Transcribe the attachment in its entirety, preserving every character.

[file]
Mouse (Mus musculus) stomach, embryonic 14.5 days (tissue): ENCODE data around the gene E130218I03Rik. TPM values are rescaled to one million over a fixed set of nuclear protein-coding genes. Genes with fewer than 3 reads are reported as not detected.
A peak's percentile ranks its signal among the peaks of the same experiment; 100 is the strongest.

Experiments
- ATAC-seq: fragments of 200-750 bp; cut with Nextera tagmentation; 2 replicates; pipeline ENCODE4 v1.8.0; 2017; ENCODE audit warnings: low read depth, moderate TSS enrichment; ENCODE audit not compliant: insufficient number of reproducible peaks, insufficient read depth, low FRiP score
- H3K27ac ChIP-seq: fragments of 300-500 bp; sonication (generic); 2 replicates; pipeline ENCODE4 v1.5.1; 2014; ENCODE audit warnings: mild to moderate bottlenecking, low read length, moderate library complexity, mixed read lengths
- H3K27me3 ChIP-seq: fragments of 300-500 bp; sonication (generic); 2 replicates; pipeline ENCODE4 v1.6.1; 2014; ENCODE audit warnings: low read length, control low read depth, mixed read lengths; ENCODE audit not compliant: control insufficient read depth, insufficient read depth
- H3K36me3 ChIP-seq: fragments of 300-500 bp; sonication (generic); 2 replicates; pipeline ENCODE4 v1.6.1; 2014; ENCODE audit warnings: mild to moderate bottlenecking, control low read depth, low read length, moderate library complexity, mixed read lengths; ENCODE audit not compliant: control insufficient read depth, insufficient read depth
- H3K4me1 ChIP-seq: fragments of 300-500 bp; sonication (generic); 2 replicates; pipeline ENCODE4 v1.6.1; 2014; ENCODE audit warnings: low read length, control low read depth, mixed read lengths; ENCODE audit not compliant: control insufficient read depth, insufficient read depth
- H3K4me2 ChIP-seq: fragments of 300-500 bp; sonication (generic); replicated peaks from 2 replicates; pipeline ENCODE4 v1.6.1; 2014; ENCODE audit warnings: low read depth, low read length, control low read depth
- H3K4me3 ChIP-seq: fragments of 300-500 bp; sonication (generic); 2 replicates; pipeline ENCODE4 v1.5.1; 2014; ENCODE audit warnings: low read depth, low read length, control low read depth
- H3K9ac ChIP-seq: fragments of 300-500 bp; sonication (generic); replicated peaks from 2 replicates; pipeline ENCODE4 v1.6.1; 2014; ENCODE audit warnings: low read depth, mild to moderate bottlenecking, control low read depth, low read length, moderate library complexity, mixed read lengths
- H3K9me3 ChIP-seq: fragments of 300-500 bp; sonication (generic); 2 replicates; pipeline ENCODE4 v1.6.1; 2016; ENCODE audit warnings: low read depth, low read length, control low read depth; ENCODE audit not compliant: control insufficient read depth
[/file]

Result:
Mouse (Mus musculus) stomach, embryonic 14.5 days (tissue): ENCODE data around the gene E130218I03Rik. TPM values are rescaled to one million over a fixed set of nuclear protein-coding genes. Genes with fewer than 3 reads are reported as not detected.
A peak's percentile ranks its signal among the peaks of the same experiment; 100 is the strongest.

Experiments
- ATAC-seq: fragments of 200-750 bp; cut with Nextera tagmentation; 2 replicates; pipeline ENCODE4 v1.8.0; 2017; ENCODE audit warnings: low read depth, moderate TSS enrichment; ENCODE audit not compliant: insufficient number of reproducible peaks, insufficient read depth, low FRiP score
- H3K27ac ChIP-seq: fragments of 300-500 bp; sonication (generic); 2 replicates; pipeline ENCODE4 v1.5.1; 2014; ENCODE audit warnings: mild to moderate bottlenecking, low read length, moderate library complexity, mixed read lengths
- H3K27me3 ChIP-seq: fragments of 300-500 bp; sonication (generic); 2 replicates; pipeline ENCODE4 v1.6.1; 2014; ENCODE audit warnings: low read length, control low read depth, mixed read lengths; ENCODE audit not compliant: control insufficient read depth, insufficient read depth
- H3K36me3 ChIP-seq: fragments of 300-500 bp; sonication (generic); 2 replicates; pipeline ENCODE4 v1.6.1; 2014; ENCODE audit warnings: mild to moderate bottlenecking, control low read depth, low read length, moderate library complexity, mixed read lengths; ENCODE audit not compliant: control insufficient read depth, insufficient read depth
- H3K4me1 ChIP-seq: fragments of 300-500 bp; sonication (generic); 2 replicates; pipeline ENCODE4 v1.6.1; 2014; ENCODE audit warnings: low read length, control low read depth, mixed read lengths; ENCODE audit not compliant: control insufficient read depth, insufficient read depth
- H3K4me2 ChIP-seq: fragments of 300-500 bp; sonication (generic); replicated peaks from 2 replicates; pipeline ENCODE4 v1.6.1; 2014; ENCODE audit warnings: low read depth, low read length, control low read depth
- H3K4me3 ChIP-seq: fragments of 300-500 bp; sonication (generic); 2 replicates; pipeline ENCODE4 v1.5.1; 2014; ENCODE audit warnings: low read depth, low read length, control low read depth
- H3K9ac ChIP-seq: fragments of 300-500 bp; sonication (generic); replicated peaks from 2 replicates; pipeline ENCODE4 v1.6.1; 2014; ENCODE audit warnings: low read depth, mild to moderate bottlenecking, control low read depth, low read length, moderate library complexity, mixed read lengths
- H3K9me3 ChIP-seq: fragments of 300-500 bp; sonication (generic); 2 replicates; pipeline ENCODE4 v1.6.1; 2016; ENCODE audit warnings: low read depth, low read length, control low read depth; ENCODE audit not compliant: control insufficient read depth